Walking in the Spirit means not obeying your own desires, but obeying God's desires. Brother, sister, ask yourself this - why do I obey one desire above another - plumb the depths of that and you will see that your will is not part of the "old you" that you can choose to give that condemned thing freedom to rule you, or you can deny it and obey what scripture informs you that you should be doing. One was is the way of the flesh, and the other is the way of the Spirit.

Christ died to free you from sin - to free you from sin's power. Your job on the earth is nothing more than to walk in the fullness of that freedom that was purchased so dearly for your joy. Get about being free!

Ignorance is darkness - let God's light shine, let his words be the lamp that guides your feet (conduct). Learn how to be free, and be free - then rejoice in your Savior.
posted by Daniel @ 7:06 AM   3 comment(s)
Friday, January 04, 2008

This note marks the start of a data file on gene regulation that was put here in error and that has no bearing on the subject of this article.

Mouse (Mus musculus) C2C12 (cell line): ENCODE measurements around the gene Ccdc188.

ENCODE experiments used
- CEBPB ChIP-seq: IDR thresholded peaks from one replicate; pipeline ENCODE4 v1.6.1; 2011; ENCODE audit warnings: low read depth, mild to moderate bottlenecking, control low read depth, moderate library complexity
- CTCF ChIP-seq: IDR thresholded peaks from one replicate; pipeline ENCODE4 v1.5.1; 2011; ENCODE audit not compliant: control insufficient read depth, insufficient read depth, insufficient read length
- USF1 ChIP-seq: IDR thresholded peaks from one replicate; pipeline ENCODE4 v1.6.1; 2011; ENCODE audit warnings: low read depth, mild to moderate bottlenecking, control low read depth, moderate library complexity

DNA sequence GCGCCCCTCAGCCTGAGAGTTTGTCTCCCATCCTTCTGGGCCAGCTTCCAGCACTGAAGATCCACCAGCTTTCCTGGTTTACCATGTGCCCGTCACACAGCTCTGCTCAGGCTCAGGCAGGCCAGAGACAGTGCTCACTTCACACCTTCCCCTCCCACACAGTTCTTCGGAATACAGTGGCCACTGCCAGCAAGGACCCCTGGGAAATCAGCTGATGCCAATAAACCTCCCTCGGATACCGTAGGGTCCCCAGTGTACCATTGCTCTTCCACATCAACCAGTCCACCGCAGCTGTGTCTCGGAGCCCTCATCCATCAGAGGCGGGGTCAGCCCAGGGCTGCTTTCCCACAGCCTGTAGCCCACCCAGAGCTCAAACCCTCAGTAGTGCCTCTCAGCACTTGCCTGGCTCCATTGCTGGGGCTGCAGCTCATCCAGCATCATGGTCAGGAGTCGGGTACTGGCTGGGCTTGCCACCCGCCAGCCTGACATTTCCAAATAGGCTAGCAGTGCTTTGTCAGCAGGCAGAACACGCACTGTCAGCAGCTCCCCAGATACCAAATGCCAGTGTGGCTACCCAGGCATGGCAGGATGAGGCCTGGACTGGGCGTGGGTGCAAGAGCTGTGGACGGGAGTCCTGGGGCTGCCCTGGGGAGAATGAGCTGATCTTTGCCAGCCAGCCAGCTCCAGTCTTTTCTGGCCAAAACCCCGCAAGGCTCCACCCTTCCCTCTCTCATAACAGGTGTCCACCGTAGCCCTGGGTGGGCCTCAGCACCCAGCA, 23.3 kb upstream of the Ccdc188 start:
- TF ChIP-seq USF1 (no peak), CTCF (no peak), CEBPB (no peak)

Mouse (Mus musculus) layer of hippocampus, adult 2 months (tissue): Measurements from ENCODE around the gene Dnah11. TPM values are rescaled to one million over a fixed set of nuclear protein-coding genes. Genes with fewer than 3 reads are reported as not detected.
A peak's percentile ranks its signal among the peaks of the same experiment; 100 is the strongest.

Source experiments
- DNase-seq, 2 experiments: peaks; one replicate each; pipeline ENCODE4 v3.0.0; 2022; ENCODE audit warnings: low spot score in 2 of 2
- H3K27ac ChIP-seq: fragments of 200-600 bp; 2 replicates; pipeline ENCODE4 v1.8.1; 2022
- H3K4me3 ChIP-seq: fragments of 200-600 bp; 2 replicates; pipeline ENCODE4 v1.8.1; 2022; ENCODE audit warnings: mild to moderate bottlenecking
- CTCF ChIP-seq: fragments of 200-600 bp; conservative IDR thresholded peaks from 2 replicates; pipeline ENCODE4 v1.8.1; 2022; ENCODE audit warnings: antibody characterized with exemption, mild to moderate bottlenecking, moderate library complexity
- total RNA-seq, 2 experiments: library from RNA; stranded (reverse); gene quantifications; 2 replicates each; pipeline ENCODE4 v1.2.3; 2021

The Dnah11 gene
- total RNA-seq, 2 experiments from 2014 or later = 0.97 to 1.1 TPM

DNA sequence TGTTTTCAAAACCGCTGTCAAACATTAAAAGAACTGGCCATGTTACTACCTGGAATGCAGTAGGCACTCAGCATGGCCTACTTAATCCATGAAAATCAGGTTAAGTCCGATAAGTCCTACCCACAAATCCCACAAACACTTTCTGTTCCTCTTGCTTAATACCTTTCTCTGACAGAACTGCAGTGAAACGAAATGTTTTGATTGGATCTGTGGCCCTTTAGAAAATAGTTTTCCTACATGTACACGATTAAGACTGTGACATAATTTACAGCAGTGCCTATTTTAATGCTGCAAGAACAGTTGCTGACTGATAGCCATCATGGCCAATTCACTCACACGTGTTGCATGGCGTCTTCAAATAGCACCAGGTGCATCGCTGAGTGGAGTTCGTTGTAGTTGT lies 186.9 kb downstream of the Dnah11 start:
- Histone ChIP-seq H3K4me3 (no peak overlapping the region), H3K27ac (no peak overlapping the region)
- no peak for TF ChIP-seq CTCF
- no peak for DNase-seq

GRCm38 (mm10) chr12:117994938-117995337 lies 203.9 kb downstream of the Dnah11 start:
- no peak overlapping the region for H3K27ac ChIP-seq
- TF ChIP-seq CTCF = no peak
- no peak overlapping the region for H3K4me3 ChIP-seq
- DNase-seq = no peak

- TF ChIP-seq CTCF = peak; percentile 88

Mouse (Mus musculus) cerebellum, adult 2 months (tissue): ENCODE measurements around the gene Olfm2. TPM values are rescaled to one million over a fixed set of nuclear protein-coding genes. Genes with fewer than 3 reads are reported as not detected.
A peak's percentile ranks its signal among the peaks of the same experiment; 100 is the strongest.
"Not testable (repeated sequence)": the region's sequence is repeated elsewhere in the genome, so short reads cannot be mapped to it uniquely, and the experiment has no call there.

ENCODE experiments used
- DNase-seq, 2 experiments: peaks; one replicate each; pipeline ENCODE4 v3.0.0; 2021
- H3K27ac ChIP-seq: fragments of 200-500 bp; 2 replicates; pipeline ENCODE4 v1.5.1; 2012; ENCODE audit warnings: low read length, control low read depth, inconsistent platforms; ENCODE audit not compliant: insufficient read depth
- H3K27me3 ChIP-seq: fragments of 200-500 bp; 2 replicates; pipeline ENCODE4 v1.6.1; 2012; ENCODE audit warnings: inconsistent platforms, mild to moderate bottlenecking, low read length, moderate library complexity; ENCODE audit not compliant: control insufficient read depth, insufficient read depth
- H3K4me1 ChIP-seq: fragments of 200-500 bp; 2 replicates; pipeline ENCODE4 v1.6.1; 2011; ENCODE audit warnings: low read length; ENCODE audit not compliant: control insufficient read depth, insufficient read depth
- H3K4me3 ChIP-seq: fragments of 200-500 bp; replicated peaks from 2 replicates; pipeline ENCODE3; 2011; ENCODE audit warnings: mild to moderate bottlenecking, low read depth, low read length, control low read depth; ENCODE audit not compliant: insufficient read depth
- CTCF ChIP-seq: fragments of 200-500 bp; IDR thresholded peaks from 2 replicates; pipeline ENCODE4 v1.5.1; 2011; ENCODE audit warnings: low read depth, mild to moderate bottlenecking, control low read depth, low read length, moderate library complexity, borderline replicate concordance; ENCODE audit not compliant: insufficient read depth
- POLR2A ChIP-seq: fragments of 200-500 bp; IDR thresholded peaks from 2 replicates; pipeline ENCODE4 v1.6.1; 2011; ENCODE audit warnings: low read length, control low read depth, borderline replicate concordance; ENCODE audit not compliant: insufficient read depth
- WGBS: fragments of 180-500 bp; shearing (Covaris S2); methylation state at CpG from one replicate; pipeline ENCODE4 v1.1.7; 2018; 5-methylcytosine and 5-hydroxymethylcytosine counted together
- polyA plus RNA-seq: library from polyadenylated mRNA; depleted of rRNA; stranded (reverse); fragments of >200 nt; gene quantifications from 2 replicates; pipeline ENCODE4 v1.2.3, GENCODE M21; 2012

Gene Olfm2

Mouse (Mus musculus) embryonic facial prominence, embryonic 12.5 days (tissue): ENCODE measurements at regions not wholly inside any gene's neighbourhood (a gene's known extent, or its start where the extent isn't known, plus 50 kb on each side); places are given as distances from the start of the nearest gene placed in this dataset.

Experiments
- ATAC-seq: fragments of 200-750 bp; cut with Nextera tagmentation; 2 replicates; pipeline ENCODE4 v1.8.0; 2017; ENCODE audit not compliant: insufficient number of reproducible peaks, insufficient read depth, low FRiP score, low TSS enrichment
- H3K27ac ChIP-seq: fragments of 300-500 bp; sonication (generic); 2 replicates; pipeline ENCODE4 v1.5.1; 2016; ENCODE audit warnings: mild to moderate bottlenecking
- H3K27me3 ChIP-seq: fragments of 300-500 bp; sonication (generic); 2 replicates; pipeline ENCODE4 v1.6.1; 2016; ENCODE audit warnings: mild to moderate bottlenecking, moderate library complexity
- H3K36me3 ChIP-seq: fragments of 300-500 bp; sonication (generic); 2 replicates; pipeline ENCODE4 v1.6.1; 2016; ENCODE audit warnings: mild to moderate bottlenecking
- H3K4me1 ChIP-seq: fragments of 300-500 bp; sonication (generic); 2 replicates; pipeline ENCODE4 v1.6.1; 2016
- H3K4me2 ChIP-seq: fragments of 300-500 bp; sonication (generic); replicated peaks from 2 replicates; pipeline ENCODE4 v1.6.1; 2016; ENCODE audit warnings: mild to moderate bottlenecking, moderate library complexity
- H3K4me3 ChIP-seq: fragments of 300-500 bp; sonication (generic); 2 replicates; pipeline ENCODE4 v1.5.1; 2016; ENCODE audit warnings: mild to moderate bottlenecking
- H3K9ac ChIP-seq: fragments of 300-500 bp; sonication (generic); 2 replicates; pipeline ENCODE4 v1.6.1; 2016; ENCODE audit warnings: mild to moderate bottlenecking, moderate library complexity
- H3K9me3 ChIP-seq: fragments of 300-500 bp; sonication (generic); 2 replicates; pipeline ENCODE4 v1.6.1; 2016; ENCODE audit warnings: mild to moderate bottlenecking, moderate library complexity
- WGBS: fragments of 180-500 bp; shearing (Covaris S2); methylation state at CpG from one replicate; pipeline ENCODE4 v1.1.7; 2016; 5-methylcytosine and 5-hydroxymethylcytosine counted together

The World Famous
Word Verification
Free Association Game™ #3
Well, it is Friday, and a new year, and that means verification word acronym haikus.

Today's haiku speciality will be rhyme - you must make your haiku rhyme. I know, I know, Haikus aren't supposed to rhyme, but that is the order for the day.

If you have never played before, all comments must be in the format of a three line haiku poem (the first line has five syllables, the second seven syllables, and the last line five syllables), and you must furthermore use blogger's word verification as an acronym for your haiku - such that if your verification word was ssxpbii, your haiku would have to have seven words each beginning with (in order) the letters of the verification word. To add pizazz, this week the haiku's must rhyme somewhere:

thus: [verification word] SSXPBII

(5 syllables) Sufficiently slow
(7 syllables) Xylophone players blow (note the rhyme)...
(5 syllables) Internal items.

Okay, it isn't very good, but it is quite a job making it rhyme and using all the letters of the verification word

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posted by Daniel @ 6:10 PM   15 comment(s)